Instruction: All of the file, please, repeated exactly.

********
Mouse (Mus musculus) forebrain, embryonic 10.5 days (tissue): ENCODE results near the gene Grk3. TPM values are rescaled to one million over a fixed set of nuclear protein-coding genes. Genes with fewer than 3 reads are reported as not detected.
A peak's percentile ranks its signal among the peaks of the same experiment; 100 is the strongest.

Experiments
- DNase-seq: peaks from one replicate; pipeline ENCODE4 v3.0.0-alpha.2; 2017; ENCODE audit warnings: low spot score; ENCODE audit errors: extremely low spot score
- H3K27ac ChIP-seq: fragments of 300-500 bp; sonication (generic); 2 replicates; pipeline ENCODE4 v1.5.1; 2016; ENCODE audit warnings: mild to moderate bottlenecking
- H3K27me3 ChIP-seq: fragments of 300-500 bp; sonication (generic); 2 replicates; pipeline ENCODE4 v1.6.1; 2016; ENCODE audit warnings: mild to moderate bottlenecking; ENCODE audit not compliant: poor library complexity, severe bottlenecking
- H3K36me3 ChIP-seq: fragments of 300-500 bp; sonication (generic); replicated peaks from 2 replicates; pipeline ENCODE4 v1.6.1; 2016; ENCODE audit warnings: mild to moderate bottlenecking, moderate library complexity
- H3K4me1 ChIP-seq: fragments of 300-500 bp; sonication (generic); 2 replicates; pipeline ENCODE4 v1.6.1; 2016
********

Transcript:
Mouse (Mus musculus) forebrain, embryonic 10.5 days (tissue): ENCODE results near the gene Grk3. TPM values are rescaled to one million over a fixed set of nuclear protein-coding genes. Genes with fewer than 3 reads are reported as not detected.
A peak's percentile ranks its signal among the peaks of the same experiment; 100 is the strongest.

Experiments
- DNase-seq: peaks from one replicate; pipeline ENCODE4 v3.0.0-alpha.2; 2017; ENCODE audit warnings: low spot score; ENCODE audit errors: extremely low spot score
- H3K27ac ChIP-seq: fragments of 300-500 bp; sonication (generic); 2 replicates; pipeline ENCODE4 v1.5.1; 2016; ENCODE audit warnings: mild to moderate bottlenecking
- H3K27me3 ChIP-seq: fragments of 300-500 bp; sonication (generic); 2 replicates; pipeline ENCODE4 v1.6.1; 2016; ENCODE audit warnings: mild to moderate bottlenecking; ENCODE audit not compliant: poor library complexity, severe bottlenecking
- H3K36me3 ChIP-seq: fragments of 300-500 bp; sonication (generic); replicated peaks from 2 replicates; pipeline ENCODE4 v1.6.1; 2016; ENCODE audit warnings: mild to moderate bottlenecking, moderate library complexity
- H3K4me1 ChIP-seq: fragments of 300-500 bp; sonication (generic); 2 replicates; pipeline ENCODE4 v1.6.1; 2016